When someone says the word "desert," it's almost certain that you immediately picture the stereotype depicted in movies and other forms of popular culture: Sand as far as the eye can see in all directions, no plants with the possible exception of cactus or two, a total absence of water and an abundance of searing sunlight. Deserts appear, in a word, inhospitable. Yet few people in North America have any first-hand experience with deserts.
While in general the above impressions are reasonably accurate, a desert is not merely a patch of arid land; rather, a desert constitutes a biome, or community of living things connected to a particular type of geography. In addition, deserts are anything but scarce. Deserts, in fact, account for one-fifth of Earth's land area, and come in four distinct varieties.
What Is a Desert?
Deserts are characterized by extreme environmental conditions. They get at most 50 centimeters (cm), or 20 inches, a year of precipitation; more commonly, they're lucky to get half of that. Most of them are found at low latitudes, that is, closer to the equator than to the poles. The massive Sahara, probably the most famous desert on Earth and its third largest, lies just north of the equator in Africa. While they are far less densely populated than other biomes owing to how dry they are and being poorly hospitable overall, most deserts do feature a range of vegetation as well as both vertebrate and invertebrate animal life.
Large mammals are uncommon in deserts because most of them cannot store sufficient water and tolerate the heat (camels are a notable exception). While smaller animals might be able to find patches of shade sufficient to cover their bodies, deserts typically offer little protection from the sun for larger animals. The dominant animals of the warm deserts are non-mammalian vertebrates, mainly reptiles. Whatever mammals have managed to thrive in these biomes tend to be small, such as the kangaroo mice that inhabit some deserts in North America.
A few sentences ago, you read that the Sahara is the third-largest desert in the world. Did this perhaps surprise you? Have you heard elsewhere that the Sahara is far and away the world's biggest desert? The explanation for this is surprising and powerful.
How Many Types of Deserts Are There in the World?
While ecologists agree that there are four fundamental types of deserts, the nomenclature of these four desert biomes varies slightly from source to source. The four basic desert types are the hot-and-dry (or subtropical) desert, the semiarid (or cold-winter) desert, the coastal desert and the cold (or polar) desert. These are described individually in detail later, but a brief overview is helpful to start.
Hot-and-dry deserts are, well, hot and dry. Various kinds of deserts experience very hot weather, but this type gets it all year. Cold winter deserts have long, arid summers and a small amount of rainfall in the winter. Coastal deserts have cool winters, but warm summers. Polar deserts are cold year-round.
To continue the intrigue from the preceding section, the two largest deserts in the world are polar deserts. One is the Antarctic Polar Desert, and the other is the Arctic Polar Desert. How can vast areas covered mainly or entirely in snow and ice, which is clearly a form of moisture, qualify as deserts?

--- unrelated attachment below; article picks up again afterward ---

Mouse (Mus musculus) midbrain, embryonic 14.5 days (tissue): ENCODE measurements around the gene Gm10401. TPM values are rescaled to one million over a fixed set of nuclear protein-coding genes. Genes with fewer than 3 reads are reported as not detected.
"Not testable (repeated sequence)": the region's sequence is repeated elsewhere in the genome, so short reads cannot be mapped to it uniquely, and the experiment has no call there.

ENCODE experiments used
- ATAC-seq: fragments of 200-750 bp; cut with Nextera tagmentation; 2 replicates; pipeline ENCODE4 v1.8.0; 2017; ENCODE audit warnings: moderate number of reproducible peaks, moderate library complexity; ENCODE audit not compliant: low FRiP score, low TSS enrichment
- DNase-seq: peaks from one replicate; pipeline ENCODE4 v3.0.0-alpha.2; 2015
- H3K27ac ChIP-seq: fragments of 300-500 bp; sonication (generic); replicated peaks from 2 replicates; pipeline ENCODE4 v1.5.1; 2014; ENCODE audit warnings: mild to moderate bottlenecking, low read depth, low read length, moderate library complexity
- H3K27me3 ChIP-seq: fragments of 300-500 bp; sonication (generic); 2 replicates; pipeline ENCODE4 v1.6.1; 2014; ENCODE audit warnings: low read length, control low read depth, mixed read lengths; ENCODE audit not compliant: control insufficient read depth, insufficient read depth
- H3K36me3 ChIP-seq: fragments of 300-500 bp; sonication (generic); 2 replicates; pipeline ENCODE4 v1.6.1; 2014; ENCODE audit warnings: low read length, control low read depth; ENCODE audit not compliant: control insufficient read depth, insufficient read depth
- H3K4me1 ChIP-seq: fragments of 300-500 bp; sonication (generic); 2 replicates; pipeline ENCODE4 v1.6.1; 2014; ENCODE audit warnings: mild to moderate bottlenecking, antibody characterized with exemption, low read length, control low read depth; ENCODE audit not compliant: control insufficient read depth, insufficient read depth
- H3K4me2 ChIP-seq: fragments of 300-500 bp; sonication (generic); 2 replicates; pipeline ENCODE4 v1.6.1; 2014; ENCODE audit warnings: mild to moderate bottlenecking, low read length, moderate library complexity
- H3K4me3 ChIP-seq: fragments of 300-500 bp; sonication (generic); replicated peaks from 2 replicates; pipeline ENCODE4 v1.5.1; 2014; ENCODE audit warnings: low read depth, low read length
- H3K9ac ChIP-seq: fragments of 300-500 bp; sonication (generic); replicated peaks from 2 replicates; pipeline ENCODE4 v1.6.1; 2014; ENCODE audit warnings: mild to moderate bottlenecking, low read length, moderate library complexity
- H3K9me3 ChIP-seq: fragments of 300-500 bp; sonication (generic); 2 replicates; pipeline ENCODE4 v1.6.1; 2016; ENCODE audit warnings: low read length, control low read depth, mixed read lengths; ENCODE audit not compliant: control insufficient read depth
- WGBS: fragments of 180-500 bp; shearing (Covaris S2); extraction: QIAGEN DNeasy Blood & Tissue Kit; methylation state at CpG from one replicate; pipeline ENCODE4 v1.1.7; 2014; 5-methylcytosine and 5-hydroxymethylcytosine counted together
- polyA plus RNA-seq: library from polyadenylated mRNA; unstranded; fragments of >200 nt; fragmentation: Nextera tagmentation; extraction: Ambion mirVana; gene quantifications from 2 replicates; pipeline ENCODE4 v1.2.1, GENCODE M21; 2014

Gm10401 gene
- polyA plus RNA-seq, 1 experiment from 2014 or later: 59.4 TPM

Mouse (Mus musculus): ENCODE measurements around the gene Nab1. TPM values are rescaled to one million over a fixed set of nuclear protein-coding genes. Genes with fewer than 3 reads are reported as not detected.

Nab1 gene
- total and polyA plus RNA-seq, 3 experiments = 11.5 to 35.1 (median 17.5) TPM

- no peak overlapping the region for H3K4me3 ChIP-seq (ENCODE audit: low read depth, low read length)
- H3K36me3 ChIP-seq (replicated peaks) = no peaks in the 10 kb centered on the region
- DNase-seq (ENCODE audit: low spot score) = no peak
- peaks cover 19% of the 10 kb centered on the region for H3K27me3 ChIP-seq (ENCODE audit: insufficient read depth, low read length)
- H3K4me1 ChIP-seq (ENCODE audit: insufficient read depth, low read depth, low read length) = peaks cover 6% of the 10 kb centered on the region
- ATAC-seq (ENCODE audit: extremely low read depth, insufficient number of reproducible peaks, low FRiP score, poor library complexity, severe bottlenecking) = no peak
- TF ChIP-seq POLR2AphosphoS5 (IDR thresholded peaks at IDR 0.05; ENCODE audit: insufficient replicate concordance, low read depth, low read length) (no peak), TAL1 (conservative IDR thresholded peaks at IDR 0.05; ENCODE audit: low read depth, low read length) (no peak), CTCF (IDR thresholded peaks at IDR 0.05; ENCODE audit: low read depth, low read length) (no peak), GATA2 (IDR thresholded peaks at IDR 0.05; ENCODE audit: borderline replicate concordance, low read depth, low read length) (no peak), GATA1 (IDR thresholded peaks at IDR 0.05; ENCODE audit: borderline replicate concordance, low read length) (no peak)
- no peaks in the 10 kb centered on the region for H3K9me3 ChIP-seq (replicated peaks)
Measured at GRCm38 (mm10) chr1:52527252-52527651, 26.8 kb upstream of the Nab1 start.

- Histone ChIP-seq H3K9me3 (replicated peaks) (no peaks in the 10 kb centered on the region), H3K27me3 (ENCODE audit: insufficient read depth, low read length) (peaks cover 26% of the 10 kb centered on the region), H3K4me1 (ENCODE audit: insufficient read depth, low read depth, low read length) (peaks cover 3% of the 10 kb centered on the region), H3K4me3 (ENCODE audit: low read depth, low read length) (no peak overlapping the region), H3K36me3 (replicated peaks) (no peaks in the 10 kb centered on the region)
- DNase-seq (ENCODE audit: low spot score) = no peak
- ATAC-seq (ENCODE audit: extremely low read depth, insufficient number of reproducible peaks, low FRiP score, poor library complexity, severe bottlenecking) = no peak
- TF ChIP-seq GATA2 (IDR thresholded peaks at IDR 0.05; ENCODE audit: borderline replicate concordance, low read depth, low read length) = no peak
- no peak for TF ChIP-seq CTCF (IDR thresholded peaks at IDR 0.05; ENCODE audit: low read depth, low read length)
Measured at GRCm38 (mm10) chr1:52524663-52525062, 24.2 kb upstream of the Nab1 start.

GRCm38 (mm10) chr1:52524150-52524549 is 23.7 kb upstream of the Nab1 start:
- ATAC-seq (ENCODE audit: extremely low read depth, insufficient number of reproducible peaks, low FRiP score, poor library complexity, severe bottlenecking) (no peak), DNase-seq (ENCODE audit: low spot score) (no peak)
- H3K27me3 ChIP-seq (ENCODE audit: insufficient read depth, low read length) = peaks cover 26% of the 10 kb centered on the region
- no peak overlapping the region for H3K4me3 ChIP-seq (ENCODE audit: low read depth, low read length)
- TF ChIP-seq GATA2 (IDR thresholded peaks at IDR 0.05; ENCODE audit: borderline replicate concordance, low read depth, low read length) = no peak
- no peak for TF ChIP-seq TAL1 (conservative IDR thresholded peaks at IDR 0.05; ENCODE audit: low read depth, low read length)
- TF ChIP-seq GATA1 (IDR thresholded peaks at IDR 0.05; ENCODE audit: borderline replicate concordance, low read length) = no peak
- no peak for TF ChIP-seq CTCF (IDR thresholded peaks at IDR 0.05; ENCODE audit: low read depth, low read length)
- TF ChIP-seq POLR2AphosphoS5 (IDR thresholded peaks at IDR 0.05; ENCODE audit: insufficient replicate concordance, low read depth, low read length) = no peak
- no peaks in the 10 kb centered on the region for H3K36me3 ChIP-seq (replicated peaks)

What Are the Four Different Types of Desert?
As for animals, insects and jack rabbits are seen during the day, staying in shadow as much as possible. Many animals seek protection in burrows underground, where they are insulated from the hot, dry air. These include:
- kangaroo rats
- some insects
What Are the Major Types of Desert Biomes?
Some sources list more than four desert types to better account for the variability in geographic and ecological factors from place to place. For example, the U.S. Geological Survey lists eight types of deserts: trade wind, mid-latitude, rain shadow, coastal, monsoon, polar deserts, paleodeserts and extraterrestrial deserts. The last two are not found on Earth; paleodeserts are areas that show evidence of having been deserts in the recent geological past, whereas extraterrestrial deserts are found on other planets, such as Mars.
Trade wind deserts are analogous to hot-and-dry (subtropical) deserts. Mid-latitude deserts overlap with the cold-winter deserts in the four-desert-type scheme. Rain shadow deserts, which are also cold-winter-style deserts, form on the sides of tall mountain ranges blocked from receiving much moisture. Monsoon deserts are seen in India and Pakistan. Coastal and polar deserts retain the same basic definitions as before.
What Are the Five Largest Deserts in the World?
The two largest deserts in the world are the Antarctic Polar Desert, which is 5.5 square million miles in area, and its northern counterpart, the Arctic Polar Desert, which includes 5.4 million square miles. The United States, by way of comparison, is about 3.5 million square miles in size. The Antarctic Polar Desert is more easily visualized because it is confined to a single, large, somewhat circular land mass.
The Sahara Desert in northern Africa covers about 3.5 million square miles and is recognized by some sources as being the world's largest desert because the polar deserts are not traditional deserts. The fourth-largest at 1 million square miles is the Arabian Desert that takes up the Arabian Peninsula in the Middle East, while the fifth-largest is the Gobi Desert of China and Mongolia, which covers 500,000 square miles.
About the Author
Kevin Beck holds a bachelor's degree in physics with minors in math and chemistry from the University of Vermont. Formerly with ScienceBlogs.com and the editor of "Run Strong," he has written for Runner's World, Men's Fitness, Competitor, and a variety of other publications. More about Kevin and links to his professional work can be found at www.kemibe.com.